The day my laptop died

As soon as I pressed the power button, the Windows logo appeared on the laptop’s screen with the familiar assurance: “Starting Windows.” But nothing else happened after that. For the first time in its brief mechanical life, my barely one-year-old computer failed to say hello. It was as if it found itself in a daze, desperately grappling with the sudden loss of its own memory. Finally, a blue sky with a little white bird and a twig approaching a faint light appeared on the screen. “Oh no,” I muttered in horror, almost certain that my poor machine had been attacked by a virus. The hard disk drive itself had crashed.

Frantic calls to my daughter Nad, who understands the quirky life of computers far better than I do, helped me boot the sleek black laptop on “safe mode.” She then came over to back up all my files on a USB flash disk. Aghast that I had not taken the precaution of creating a “recovery disk” for use in case of system failure, she promptly made one for me. You can always replace the hard disk, she said, but if you lose your files you may not be able to retrieve them.

In the next few hours, I coaxed my poor ailing laptop into performing a diagnosis of its own state of health. It offered to “defragment” bits of memory belonging to the same files or programs that appear to have been dispersed across different sectors. It checked the condition of the application programs, and, finally, it cued me to check the hard disk. With an air of certainty, it then announced that it had detected errors in its hard disk drive, and offered to repair them.

I was thoroughly impressed by this machine’s capacity for self-analysis and self-healing, and I quietly wished there was a way for the human brain to detect and repair its own occasional malfunctions. But, my hopes were quickly dashed. There is a limit to what even the most sophisticated computer can do once its hard disk is damaged. My computer appears to have reached that limit—it was unable to heal itself. The blue sky and the white bird reappeared, an image I took to mean as signifying that my laptop had passed on to the next world.

The operating system of a computer has been likened to a human being’s nervous system. It is lodged in the computer’s vast circuitry and hard disk, just as the nervous system is controlled from the brain. “This (the brain) is the mission control center that drives the whole operation, gathering dispatches through small portals in the armored bunker of the skull,” writes neuroscientist David Eagleman, author of “Incognito: The secret lives of the brain” (Vintage Books, 2012).

When my laptop’s hard disk faltered, my daughter helped me transfer its memory into a little storage stick the size of a finger. You may need to replace the hard disk inside your computer, she told me. But the rest of the machine would be all right. Wow, I thought to myself: As far as I know, that can’t be done (yet) with the brain. You can’t extract the memory of a human being from the billions of cells lodged in his brain tissue, and store this somewhere else outside his brain, until it is time to put it back in a restored or totally new brain. The movie “Inception” imagined that a thought could be intentionally planted in a person’s brain to serve as the spawning ground of a dream. But that was as far as it was prepared to go. Transferring a person’s entire memory from one brain to another is another matter.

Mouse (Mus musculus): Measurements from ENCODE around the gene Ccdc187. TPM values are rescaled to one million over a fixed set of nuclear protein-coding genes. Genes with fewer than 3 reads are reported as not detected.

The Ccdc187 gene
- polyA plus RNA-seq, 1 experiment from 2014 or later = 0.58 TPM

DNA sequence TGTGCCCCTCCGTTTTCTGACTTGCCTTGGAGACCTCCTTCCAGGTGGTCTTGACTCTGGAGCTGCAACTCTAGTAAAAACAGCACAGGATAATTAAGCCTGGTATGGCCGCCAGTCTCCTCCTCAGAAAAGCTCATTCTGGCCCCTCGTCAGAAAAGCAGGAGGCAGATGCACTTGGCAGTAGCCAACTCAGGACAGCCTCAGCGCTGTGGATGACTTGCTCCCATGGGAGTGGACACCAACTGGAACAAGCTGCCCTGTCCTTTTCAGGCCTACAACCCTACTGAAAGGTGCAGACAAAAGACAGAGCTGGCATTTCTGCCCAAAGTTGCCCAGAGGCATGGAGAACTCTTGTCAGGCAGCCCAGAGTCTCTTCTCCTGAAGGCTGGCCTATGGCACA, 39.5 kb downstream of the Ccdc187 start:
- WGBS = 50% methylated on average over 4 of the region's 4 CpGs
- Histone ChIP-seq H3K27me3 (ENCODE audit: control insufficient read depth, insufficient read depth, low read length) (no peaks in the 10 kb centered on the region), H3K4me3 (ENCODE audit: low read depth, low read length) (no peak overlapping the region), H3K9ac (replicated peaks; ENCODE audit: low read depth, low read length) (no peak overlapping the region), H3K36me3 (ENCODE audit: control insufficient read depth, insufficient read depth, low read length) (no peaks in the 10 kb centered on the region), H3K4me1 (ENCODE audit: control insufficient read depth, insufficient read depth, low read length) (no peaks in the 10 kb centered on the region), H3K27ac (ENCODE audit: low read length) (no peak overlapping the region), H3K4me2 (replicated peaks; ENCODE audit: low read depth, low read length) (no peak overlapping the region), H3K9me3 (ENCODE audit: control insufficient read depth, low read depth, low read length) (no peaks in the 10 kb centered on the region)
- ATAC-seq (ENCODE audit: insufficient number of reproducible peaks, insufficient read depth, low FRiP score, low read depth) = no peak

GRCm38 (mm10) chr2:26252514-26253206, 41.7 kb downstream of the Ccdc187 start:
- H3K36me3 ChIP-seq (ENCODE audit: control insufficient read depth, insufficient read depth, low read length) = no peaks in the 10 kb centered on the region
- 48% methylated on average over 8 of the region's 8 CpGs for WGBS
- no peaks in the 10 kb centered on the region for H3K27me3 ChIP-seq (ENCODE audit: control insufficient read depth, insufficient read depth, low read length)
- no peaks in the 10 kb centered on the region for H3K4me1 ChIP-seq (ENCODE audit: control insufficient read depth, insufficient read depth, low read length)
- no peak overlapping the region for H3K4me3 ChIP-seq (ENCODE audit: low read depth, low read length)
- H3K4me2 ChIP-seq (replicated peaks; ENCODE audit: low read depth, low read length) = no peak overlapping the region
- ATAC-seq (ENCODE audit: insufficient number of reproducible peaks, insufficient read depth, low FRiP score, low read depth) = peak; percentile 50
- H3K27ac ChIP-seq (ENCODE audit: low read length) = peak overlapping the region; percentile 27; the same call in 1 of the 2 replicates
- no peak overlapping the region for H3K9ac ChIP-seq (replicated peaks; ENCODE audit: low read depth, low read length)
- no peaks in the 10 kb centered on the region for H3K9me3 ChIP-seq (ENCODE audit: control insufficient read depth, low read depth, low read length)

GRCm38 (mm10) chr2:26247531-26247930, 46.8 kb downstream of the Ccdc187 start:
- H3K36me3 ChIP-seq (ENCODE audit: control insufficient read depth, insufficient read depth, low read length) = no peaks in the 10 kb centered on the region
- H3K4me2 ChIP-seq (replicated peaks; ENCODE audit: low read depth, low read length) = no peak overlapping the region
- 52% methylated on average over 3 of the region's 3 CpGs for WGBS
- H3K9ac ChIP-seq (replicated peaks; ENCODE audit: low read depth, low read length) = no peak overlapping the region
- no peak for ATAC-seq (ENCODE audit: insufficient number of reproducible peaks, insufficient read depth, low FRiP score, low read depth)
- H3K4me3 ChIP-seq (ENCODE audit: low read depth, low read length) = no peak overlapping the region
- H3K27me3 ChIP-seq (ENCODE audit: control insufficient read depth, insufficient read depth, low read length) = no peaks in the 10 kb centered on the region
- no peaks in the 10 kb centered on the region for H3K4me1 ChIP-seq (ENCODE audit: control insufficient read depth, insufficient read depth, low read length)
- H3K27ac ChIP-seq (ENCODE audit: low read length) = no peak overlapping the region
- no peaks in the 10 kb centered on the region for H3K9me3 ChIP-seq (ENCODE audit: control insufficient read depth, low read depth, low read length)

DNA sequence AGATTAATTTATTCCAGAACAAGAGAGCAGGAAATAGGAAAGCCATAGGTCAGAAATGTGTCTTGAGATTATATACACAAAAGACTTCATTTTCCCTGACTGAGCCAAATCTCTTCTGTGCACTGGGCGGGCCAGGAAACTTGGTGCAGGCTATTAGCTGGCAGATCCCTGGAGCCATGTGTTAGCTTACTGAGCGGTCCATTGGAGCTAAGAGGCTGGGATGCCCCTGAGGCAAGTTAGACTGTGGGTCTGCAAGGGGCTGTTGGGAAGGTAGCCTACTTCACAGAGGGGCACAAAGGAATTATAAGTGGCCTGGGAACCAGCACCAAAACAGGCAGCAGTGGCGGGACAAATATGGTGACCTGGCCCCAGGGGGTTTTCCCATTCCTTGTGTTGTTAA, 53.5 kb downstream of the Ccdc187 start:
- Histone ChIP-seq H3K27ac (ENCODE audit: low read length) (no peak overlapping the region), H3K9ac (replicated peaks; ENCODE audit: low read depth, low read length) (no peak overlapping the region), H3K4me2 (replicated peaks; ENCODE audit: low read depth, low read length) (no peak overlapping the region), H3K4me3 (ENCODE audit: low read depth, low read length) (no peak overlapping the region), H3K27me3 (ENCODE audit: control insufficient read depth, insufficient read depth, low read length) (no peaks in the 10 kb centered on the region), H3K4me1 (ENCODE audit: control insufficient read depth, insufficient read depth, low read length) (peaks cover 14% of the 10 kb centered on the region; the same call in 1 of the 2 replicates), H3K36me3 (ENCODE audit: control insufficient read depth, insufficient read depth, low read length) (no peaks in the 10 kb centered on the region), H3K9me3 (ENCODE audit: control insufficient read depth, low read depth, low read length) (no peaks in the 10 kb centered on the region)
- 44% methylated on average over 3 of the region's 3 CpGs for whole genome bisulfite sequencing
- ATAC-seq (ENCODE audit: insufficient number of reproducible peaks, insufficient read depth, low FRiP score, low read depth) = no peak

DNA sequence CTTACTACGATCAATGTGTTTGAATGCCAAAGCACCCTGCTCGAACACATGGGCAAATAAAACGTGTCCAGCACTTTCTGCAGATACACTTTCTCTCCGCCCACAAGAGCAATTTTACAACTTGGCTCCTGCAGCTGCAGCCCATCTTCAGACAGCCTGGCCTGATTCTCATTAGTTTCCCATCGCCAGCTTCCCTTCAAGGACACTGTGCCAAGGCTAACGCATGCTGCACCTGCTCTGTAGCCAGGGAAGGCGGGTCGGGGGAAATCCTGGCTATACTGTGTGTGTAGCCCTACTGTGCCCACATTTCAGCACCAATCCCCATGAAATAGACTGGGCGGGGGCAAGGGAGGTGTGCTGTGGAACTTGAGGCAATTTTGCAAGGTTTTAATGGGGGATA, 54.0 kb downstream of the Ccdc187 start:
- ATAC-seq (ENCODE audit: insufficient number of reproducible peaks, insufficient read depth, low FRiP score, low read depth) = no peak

“Your brain is built of cells called neurons and glia—hundreds of billions of them,” Eagleman tells us grandly. “Each one of these cells is as complicated as a city. And each one contains the entire human genome and traffics billions of molecules in intricate economies. Each cell sends electrical pulses to other cells, up to hundreds of times per second….  A typical neuron makes about ten thousand connections to neighboring neurons. Given the billions of neurons, this means there are as many connections in a single cubic centimeter of brain tissue as there are stars in the Milky Way galaxy.”

Neuroscience has tried to figure out how the brain works, and findings from this field have produced fresh insights into the enhancement of learning abilities and the treatment of various behavioral and perceptual disorders. The wonder of it all, however, according to Eagleman, is that this marvelously complex machinery remains largely unexplored.

When my laptop’s hard disk crashed, I was in the middle of writing a column like this. I took a deep breath and made myself a cup of coffee. I worried about the fate of my files, but I consoled myself with the thought that I could still reconstruct from memory the few paragraphs I had just written. All I had to do was borrow my wife’s old laptop. I suppose one can’t do that with a damaged brain.

That is why nothing terrifies me more than losing one’s mind. If a small part of the brain is impaired, Eagleman writes, “this might change your capacity to understand music, name animals, see colors, judge risk, make decisions, read signals from your body, or understand the concept of a mirror—thereby unmasking the strange, veiled workings of the machinery beneath.”

But, not everything is necessarily lost. Neuroscientists now speak of the existence of a “cognitive reserve”—the ability of robust brain cells to take over the functioning of damaged and degenerated cells, albeit not as well as the original. The key to maintaining this spare neural circuitry appears to lie in a person’s being able to stay mentally active. The supercomputer that is the human brain never ceases to amaze.

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